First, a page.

Adelaide Bariatric Centre

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Gastric Bypass Surgery

Roux-en Y gastric bypass (RNYGB) is considered the “gold standard” weight control operation. It combines restriction with malabsorption which results in durable and significant weight loss. The Adelaide Bariatric Centre is one of the few clinics in Adelaide that offer the gastric bypass as a laparoscopic or keyhole procedure (not "minilap" which is another term for open or a large incision). Keyhole procedures results in a superior recovery compared with a traditional open or minilap operation. 

The gastric bypass has regained popularity in Australia

  1. It is the most common laparoscopic bariatric operation performed in the USA. This was because gastric banding was only approved in the USA after 2001.
  2. It results in significant and sustainable weight loss. Median weight loss at 12 months is 60 to 70% excess weight. Approximately 50% excess weight loss is maintained after 15 years.
  3. It is particularly effective in the treatment of obesity related diseases especially type 2 diabetes.
  4. The operation can be done with an acceptable mortality (0.3%) in a high risk group. Quality of life is good with minimal gastrointestinal side-effects. Macronutrient malabsorption does not occur however micronutrient malabsorption such as B12, calcium and iron are predictable problems that are easy to treat with supplementation.
  5. It is often the preferred option for revisional weight loss surgery ie patients who have had a gastric band or gastric sleeve but have re-gained their weight and are considering further bariatric options. Surgeons at Adelaide Bariatric Centre have experience in converting gastric bands and sleeve gastrectomies to gastric bypass as a laparoscopic or keyhole procedure.

The operation is truly a bypass of the stomach. The stomach is bypassed so that food eaten goes into a small gastric pouch and then into a loop of small bowel (the jejunum).

Gastric Bypass Surgery Diagram

THE GASTRIC BYPASS

How does it work?

Weight loss is achieved through the following mechanisms:

  1. Early satiety is induced by the small gastric pouch.
  2. Patients become intolerant to sweets as the rapid presence of sugar in the small bowel leads to unpleasant symptoms called “dumping”. Hence there is a tendency to avoid sweet and fatty foods.
  3. Most importantly the operation results in suppression of appetite. This is thought to occur due to the rapid entry of foods into the small bowel which evokes a hormonal effect that induces satiety. It is thought that a similar hormonal response is responsible for the 75% cure rate of type II diabetes following gastric bypass.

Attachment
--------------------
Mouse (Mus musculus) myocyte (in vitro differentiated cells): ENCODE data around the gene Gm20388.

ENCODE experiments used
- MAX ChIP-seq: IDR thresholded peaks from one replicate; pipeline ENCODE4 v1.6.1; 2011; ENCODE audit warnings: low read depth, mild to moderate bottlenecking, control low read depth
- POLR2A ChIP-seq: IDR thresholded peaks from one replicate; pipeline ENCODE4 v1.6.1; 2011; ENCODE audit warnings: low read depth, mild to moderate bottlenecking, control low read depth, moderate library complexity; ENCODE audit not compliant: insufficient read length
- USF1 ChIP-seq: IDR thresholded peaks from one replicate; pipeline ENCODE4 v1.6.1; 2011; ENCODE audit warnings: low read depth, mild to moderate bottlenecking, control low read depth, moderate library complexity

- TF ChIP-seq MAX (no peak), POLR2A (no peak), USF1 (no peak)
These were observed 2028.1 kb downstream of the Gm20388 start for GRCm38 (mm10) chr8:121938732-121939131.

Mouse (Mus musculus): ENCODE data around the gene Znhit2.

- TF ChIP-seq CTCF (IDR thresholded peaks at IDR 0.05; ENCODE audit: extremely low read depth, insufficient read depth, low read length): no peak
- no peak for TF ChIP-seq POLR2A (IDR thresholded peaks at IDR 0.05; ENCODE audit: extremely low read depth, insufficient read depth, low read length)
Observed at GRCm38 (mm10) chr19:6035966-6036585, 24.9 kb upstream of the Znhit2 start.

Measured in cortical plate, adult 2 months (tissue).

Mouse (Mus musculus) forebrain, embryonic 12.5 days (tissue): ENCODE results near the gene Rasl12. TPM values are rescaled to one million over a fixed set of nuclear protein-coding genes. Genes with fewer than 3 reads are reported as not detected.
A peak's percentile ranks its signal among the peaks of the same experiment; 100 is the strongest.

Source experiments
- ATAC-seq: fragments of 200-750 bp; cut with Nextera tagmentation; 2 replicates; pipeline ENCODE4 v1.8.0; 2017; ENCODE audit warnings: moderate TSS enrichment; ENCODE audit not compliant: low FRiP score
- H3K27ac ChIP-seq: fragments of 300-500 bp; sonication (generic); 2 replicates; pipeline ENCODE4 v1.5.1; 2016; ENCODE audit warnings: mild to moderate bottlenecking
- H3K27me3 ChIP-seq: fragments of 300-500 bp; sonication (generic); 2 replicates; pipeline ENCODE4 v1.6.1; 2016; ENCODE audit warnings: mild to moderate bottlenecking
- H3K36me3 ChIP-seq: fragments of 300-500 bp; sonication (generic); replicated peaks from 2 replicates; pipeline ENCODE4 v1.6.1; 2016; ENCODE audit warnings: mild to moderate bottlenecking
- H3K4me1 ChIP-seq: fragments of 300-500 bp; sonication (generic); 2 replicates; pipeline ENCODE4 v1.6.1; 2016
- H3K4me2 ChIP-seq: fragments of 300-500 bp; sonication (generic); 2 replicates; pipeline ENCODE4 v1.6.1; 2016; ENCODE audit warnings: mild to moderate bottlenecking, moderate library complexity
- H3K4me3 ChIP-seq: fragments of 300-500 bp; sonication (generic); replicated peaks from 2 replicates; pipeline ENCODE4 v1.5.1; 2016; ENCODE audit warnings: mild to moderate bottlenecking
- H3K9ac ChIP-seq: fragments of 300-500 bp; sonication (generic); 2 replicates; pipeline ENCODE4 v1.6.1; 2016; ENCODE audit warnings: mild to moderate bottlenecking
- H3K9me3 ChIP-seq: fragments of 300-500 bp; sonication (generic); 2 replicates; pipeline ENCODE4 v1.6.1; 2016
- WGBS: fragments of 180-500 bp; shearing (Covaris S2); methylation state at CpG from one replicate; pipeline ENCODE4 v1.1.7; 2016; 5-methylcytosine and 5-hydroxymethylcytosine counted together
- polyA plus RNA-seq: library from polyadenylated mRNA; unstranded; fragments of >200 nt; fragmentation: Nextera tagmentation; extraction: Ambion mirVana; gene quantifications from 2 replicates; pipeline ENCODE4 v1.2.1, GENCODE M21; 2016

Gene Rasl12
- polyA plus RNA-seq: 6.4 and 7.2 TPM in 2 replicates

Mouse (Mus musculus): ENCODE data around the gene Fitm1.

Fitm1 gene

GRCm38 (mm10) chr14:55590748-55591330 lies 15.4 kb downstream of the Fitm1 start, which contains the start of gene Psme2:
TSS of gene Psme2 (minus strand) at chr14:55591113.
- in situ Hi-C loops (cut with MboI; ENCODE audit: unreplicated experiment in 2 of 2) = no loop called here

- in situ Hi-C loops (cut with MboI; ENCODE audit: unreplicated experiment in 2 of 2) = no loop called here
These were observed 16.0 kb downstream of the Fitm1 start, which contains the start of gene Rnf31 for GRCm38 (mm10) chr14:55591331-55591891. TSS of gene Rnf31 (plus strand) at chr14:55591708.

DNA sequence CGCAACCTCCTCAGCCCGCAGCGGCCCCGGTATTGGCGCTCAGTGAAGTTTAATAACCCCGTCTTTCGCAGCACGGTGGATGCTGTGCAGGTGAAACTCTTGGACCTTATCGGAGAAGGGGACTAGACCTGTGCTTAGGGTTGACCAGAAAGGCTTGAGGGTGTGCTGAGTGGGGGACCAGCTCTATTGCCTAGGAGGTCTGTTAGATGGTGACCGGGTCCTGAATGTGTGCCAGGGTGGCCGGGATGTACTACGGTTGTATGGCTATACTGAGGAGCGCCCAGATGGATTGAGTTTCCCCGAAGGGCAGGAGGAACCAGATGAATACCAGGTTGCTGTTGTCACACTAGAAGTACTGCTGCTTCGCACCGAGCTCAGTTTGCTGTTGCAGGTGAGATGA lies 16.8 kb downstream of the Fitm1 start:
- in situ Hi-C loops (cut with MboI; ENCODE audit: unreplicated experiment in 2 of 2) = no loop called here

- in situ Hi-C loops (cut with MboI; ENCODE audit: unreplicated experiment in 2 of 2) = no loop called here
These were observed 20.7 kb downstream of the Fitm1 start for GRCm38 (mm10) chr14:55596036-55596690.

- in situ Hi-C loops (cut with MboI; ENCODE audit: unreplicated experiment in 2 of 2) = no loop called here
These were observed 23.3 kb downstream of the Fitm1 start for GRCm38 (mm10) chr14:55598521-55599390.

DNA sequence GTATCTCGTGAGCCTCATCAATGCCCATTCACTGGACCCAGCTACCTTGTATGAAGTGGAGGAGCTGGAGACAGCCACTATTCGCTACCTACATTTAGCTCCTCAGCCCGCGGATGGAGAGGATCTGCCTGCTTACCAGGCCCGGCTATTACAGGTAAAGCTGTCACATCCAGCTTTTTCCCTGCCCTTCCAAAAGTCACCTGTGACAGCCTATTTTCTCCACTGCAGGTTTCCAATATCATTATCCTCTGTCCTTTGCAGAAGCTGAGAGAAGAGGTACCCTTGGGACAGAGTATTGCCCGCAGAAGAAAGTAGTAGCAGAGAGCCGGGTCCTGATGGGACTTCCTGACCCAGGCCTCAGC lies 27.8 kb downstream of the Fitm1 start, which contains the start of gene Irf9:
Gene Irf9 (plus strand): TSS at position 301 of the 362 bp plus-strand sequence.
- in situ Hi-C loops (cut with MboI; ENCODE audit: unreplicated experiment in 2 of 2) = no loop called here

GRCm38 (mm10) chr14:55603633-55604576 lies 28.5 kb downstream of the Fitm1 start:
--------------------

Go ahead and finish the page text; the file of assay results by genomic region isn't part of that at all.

What is achieved from the operation?

First and foremost the operation achieves weight loss. Significant weight loss will then have an effect on the physical and psychological consequences of obesity. These effects however are not as predictable as the weight loss.

For most patients gastric bypass will result in the loss of 50-70% of excess weight which means you will still be a little overweight but will have lost enough weight to reduce your obesity related risk profile to that approximating the normal population.

An operation that would reliably get the average patient to their ideal body weight would cause many people to lose too much weight and also result in severe nutritional deficiencies. To date gastric bypass is the only operation to be shown to reduce mortality from obesity. Approximately a 75% cure rate can be expected for most obesity related co morbidities such as Type II diabetes mellitus, elevated blood pressure, sleep apnoea, lipid abnormalities, and joint pain etc.

The operation allows the average patient to lose 75% of their excess weight in 12-18 months. After this most patients re-gain some weight. This weight gain occurs for a variety of reasons such as poor compliance with diet and exercise and physiological adaptation of the body to the operation. At 5, 10 and 15 years the weight loss stabilizes at approximately 50% of excess weight. Adaptation and maintenance of good eating and exercise habits are critical in limiting any weight regain.

Choosing to have a gastric bypass is a complex decision that should involve your surgeon. Your individual dietary habits and associated medical conditions may also influence this choice. Patients who are “sweet-eaters” may have more success with a gastric bypass than a purely restrictive procedure because of the possibility of dumping.

What is life like with a gastric bypass?

You will be less hungry and also feel satisfied after eating small meals. The amount of food you eat is approximately 25% of your previous meal. When going to a restaurant you can eat an entrée sized meal and feel satisfied. The key point being that a small meal satisfies you hence the experience is different to dieting and therefore sustainable in the long term.

Sweet and fatty foods are poorly tolerated and best avoided. These foods will cause “dumping” due to the rapid presence of high osmolality fluid in the small bowel. Symptoms are nausea, dizziness, palpitations, sweating and abdominal discomfort. To avoid dumping, high sugar and fat content foods should be avoided and food should be eaten dry and not mixed with fluids. This of course assists with weight loss.

Apart from a commitment to “healthy eating” no other foods are specifically banned.

Multivitamins and calcium supplementation must be taken by all. Vitamin B12 injection is needed third monthly. Iron supplements may be needed pending biochemical results. These requirements are life long and critical to good health.

 

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